Now, it strikes me as odd that a proprietor or store representative does not grasp this nuance that I am effectively a sales channel for them. A free, unpaid, advocate and credible channel. Unpaid content too. And to a motivated audience – I could potentially be driving traffic to the store to buy some pricey wine. Further, I want to have the best possible wine experience where I want to know I am buying a wine that is well rated by folks who share my taste. And this is being enabled via apps such as Vivino on my smart phone. Businesses that have archaic attitudes to such devices need to get over themselves. They are losing out on the potential of the collaborative economy. An economy that is bigger than your store. The smartphone is really your friend and gateway to a larger market. It enables a highly networked sales channel and the ability to connect with and bring thousands into a store like never before. In fact, the more that folks know you have great wine, the easier it is to covert sales.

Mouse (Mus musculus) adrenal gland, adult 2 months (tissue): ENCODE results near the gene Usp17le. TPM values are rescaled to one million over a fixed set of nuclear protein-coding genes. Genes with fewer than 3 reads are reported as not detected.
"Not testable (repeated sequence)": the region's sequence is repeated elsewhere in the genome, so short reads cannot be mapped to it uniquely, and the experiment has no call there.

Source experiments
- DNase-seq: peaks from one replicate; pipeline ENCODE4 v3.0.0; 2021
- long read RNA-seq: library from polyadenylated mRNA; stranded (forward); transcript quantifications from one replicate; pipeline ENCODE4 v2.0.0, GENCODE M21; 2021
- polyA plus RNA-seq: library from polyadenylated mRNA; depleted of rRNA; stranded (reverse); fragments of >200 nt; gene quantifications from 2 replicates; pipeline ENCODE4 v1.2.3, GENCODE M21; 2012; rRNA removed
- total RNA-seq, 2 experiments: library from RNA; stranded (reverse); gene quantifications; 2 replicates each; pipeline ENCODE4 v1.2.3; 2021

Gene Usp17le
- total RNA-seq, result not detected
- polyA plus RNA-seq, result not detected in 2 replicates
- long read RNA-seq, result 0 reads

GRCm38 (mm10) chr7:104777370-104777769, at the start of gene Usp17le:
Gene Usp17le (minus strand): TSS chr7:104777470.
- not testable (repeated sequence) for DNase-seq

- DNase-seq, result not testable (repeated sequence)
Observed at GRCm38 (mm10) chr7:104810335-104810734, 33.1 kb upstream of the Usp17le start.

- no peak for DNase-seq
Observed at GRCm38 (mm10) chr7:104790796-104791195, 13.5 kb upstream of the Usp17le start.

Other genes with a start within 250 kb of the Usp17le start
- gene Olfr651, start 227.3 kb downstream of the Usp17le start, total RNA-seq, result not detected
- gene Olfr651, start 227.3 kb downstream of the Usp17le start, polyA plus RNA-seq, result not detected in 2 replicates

Clearly I am but one customer. And this business has been around for years. They have a decent but dense newsletter. But if they are saying this to me (is it only me?), it makes me wonder what their vision is and their evolution strategy as people have better tools to evaluate their wine choice and share their views on their purchases. And you have to be nice. Else customers think you don’t care. You don’t get them. And you don’t get it.